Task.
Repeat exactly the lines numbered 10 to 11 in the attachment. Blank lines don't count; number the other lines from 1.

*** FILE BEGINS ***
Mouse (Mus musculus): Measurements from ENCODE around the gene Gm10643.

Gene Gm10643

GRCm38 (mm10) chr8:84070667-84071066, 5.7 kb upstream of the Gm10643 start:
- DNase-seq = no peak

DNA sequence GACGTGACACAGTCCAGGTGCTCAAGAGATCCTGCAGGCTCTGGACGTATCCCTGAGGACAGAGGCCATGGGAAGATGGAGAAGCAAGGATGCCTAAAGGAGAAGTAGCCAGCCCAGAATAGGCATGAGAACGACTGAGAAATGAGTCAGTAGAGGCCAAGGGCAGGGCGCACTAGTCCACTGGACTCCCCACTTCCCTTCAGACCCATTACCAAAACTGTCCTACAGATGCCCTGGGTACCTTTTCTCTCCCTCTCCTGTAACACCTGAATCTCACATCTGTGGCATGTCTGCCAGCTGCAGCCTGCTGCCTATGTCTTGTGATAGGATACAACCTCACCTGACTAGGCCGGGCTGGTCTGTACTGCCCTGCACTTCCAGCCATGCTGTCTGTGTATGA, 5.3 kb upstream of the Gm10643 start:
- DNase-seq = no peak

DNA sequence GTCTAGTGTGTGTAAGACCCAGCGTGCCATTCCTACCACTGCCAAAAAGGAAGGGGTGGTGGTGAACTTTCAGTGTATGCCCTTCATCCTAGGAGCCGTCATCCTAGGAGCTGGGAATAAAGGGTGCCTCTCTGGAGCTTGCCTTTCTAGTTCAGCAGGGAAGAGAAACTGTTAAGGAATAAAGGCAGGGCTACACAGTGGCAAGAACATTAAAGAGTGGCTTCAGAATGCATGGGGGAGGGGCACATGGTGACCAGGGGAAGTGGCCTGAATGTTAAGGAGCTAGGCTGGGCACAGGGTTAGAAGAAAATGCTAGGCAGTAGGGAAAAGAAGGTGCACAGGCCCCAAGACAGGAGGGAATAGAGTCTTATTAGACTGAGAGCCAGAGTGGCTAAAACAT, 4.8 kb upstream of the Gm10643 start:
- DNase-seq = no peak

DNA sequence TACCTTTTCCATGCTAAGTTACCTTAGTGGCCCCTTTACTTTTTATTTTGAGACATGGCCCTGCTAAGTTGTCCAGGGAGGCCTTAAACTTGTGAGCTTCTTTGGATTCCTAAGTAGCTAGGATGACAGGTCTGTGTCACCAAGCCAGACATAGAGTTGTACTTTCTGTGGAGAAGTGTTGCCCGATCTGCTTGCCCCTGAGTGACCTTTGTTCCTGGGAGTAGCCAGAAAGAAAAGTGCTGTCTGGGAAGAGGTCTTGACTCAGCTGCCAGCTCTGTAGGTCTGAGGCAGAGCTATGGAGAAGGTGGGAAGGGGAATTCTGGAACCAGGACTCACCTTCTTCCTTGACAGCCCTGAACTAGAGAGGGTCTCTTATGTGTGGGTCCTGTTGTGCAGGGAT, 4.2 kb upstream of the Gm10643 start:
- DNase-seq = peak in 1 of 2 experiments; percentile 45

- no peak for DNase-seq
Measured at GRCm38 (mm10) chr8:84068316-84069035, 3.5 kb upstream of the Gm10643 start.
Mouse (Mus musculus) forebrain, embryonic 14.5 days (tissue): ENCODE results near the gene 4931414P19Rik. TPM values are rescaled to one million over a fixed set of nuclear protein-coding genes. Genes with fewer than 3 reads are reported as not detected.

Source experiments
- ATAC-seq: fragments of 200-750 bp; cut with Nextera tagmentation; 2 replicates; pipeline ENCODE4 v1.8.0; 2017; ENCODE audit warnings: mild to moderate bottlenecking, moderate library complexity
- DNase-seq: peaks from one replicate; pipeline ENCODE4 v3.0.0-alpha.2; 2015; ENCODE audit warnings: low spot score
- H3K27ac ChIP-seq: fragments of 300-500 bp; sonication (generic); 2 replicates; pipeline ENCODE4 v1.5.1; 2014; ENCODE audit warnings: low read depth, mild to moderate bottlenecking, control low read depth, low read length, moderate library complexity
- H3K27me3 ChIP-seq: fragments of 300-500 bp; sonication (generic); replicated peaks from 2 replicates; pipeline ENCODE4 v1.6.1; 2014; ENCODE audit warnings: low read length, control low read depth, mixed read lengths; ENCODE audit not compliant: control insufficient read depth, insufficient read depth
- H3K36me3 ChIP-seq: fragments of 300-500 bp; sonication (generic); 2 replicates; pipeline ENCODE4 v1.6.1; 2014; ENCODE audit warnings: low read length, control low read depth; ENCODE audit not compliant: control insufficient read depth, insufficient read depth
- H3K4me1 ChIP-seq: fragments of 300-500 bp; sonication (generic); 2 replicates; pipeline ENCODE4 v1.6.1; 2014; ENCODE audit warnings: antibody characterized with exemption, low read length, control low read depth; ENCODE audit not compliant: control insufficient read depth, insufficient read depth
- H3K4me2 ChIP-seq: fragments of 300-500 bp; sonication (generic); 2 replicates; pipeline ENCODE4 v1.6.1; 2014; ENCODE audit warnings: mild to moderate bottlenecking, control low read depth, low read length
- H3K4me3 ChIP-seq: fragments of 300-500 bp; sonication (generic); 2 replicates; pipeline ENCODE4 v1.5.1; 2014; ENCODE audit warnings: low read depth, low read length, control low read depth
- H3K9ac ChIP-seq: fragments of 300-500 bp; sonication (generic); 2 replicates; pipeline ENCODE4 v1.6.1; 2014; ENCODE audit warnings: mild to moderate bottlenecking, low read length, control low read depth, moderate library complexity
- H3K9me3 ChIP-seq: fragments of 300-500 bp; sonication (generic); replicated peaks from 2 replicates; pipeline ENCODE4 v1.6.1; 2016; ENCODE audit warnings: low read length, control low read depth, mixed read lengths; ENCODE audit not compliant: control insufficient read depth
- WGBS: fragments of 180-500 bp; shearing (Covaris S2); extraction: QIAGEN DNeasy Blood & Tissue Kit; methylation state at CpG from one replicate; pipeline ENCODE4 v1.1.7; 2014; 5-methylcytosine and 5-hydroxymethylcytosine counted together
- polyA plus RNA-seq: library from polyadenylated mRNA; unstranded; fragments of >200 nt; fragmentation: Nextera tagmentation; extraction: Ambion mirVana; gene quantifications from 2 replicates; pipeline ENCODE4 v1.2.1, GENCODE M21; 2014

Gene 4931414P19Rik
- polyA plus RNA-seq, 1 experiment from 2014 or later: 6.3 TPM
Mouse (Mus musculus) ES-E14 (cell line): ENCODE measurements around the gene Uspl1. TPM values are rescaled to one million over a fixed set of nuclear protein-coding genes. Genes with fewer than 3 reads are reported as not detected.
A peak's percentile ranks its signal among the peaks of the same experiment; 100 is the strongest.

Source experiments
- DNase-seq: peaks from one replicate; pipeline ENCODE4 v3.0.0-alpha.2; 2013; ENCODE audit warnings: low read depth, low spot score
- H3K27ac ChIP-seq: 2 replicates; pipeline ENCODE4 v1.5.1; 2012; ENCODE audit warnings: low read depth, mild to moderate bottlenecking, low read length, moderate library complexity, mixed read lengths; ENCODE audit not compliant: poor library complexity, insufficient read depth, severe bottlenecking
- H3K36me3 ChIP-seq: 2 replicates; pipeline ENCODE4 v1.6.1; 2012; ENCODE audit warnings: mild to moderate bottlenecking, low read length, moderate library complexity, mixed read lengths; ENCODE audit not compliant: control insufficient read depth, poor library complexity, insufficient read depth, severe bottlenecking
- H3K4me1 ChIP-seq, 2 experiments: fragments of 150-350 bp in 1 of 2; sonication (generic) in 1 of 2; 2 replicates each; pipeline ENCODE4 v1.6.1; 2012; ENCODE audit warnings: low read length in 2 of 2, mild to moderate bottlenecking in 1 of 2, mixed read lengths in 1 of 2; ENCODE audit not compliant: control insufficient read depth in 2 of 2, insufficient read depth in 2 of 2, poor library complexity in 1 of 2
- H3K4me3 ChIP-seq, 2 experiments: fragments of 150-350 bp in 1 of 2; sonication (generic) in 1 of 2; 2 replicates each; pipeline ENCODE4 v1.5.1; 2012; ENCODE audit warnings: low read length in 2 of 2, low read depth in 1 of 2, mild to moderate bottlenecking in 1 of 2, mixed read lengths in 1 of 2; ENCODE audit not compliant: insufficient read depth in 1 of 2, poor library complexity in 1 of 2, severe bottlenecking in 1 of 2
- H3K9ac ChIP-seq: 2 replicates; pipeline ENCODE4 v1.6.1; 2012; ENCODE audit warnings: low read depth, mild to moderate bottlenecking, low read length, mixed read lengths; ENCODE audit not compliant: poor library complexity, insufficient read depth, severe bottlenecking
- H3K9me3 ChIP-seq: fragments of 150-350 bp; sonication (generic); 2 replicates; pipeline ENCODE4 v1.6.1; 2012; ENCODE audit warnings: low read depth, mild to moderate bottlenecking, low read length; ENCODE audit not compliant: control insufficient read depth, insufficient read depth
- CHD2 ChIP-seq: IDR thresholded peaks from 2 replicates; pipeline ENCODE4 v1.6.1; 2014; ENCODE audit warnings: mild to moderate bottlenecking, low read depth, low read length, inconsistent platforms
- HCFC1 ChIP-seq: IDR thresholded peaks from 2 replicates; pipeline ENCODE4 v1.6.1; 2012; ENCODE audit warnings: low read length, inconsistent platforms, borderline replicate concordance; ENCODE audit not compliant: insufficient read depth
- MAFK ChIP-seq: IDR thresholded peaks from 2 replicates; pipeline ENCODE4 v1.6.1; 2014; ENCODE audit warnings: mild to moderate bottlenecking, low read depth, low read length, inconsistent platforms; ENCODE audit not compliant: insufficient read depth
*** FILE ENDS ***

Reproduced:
- DNase-seq = peak in 1 of 2 experiments; percentile 45

- no peak for DNase-seq